The second of the strategic pillars “Understand the Customer”, is where insights would have the most to contribute and, beyond that, working in partnership with ClemengerBBDO and the EECA team to define the problem and develop a plan to join the dots. However, first we had to join our own dots – i.e. what pieces of data would we need to bring together to create a comprehensive and useful picture, to serve as a foundation for action?

The insights journey

The approach to this work is based on two core frameworks:

  1. A holistic view of the “whole person”;
  2. The relationship between beliefs, motivations and behaviour (along with the use of applied behavioural science theory to assist in understanding behaviour).

We had a starting point because we knew from other data sources where emissions currently come from, so that helped us prioritise and focus on who mattered and how they mattered.

Graph 2

People do not come in slices – they are not buyers of car brand X, lapsed users of beer brand Y, high value customers of airline Z, early adopters or “potential to churn”customers. They are whole people with whole lives of which all the elements of their lives influence and interact. In the context of behaviour change with regards to carbon emissions, this is equally the case as this is a truly complex issue that impacts on our daily decisions, how we vote, what we teach our children and what we talk to our friends about. It is about the current state and the future state.

graph 3

The framework we use to frame our insights in the context of whole lives looks at individual, social and cultural influence. As individuals, we are all born with some traits that, although nurture modifies how they manifest, are with us all our lives. We might be more optimistic or more fatalistic for example, more risk averse or more of a risk taker. However, nurture plays its part too, so that by the time we are adults we have developed a general orientation toward life. On the other hand, what we have learned from the cognitive sciences is that we do not always behave like the picture of a mature, balanced human being and behaviour around climate change issues and carbon emissions is inevitably heavily influenced by a range of cognitive biases. Climate change feels like a distant thing, so today’s behaviour does not necessarily give us instant gratification. One challenge (of many) is how to create instant or short - term gratification for good behaviour to reduce emissions.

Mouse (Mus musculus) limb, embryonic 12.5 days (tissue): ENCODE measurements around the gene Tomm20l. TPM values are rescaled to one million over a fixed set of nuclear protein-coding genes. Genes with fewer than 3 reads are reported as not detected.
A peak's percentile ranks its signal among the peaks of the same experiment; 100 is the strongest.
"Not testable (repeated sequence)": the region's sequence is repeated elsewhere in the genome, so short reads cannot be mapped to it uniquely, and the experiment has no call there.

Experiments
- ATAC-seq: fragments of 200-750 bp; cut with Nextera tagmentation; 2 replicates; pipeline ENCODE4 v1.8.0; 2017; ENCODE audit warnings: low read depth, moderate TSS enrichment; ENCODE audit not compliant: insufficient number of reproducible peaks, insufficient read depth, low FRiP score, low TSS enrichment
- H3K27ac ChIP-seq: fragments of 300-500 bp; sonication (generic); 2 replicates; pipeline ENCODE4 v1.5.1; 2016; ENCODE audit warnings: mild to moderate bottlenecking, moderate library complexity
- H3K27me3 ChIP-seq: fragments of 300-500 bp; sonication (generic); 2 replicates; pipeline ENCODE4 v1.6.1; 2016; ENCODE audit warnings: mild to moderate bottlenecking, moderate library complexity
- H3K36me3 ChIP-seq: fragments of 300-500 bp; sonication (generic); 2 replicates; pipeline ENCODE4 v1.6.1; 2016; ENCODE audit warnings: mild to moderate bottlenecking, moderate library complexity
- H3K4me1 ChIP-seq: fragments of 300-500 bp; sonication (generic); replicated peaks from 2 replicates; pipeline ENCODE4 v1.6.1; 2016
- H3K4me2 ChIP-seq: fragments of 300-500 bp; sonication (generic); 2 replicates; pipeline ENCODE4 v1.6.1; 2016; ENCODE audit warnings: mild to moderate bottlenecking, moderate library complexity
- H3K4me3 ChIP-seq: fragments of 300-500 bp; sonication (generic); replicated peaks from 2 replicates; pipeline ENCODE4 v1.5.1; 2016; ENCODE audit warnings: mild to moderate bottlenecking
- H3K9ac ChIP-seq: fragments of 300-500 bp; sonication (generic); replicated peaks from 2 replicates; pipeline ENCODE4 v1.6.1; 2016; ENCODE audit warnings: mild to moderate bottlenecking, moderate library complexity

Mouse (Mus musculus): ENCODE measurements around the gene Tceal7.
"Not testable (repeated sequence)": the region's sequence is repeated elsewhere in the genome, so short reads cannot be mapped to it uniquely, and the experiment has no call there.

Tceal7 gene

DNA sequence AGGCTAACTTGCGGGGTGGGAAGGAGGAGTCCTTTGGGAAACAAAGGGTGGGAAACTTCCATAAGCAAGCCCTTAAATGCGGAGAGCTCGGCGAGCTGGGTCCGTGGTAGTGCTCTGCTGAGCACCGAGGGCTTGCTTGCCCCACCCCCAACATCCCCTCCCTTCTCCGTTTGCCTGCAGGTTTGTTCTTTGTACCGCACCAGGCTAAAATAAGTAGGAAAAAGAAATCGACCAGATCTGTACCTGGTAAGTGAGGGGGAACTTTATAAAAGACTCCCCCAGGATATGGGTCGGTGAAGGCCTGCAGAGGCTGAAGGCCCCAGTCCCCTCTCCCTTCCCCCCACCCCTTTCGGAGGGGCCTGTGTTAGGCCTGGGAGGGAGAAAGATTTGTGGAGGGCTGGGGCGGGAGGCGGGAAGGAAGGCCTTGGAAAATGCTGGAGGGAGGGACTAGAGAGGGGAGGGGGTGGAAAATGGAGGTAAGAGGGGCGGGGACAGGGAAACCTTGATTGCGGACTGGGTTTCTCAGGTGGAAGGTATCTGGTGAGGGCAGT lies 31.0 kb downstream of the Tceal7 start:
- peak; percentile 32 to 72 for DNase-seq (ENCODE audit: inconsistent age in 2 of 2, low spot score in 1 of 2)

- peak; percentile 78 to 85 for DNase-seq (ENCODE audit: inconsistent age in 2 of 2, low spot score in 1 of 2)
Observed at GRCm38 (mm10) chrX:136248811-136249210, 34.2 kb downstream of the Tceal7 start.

One  of  the  levers  of  applied  behavioural  science  that  is  well  understood  is  the  power  of  social  influence  and endorsement, so understanding the social context was another important element of the insights work. Not only did it help us to understand people’s behaviour and motivations, but we knew that we might find levers that we could pull to encourage behaviour change. To this end we conducted a series of ethnographic interviews. These entailed spending time in people’s homes with their families and flat - mates, spending time in people’s offices at the water cooler and/or staff kitchen, as well as in management team sessions. 

Additionally, the third element, culture, plays avery significant role in all of our decision - making and behaviour, largely at an unconscious level. Human needs do not change, but the context of people’s lives does and that context is culture. However, culture influences at a largely unconscious level, unless we are actively engaging with a specific cultural movement or current. To address this, we conducted a semiotic analysis of media coverage of the issues around climate change and carbon emissions. We did this by first scraping social media and 60 New Zealand media sites, and then semiotics consultants conducted an analysis of this content. 

It was important to involve the client in this process for two reasons. Firstly, semiotics is not well known as a discipline in New Zealand and secondly, we wanted people at EECA to really understand the landscape that was informing public opinion, albeit unconsciously. We asked the team at EECA to collect items they saw in the media or on social media. They were instructed to exercise no judgement and to use quantity rather than quality as the measure. The output of this stage was a workshop with the EECA and ClemengerBBDO teams where we decorated the wall of the work space with the results of the analysis and they were invited to add their images and cuttings to the fresco. It was clear to all that the material they had gathered reflected the same themes as the semiotic analysis had revealed. Figures 4 and 5 below show some of the themes that emerged.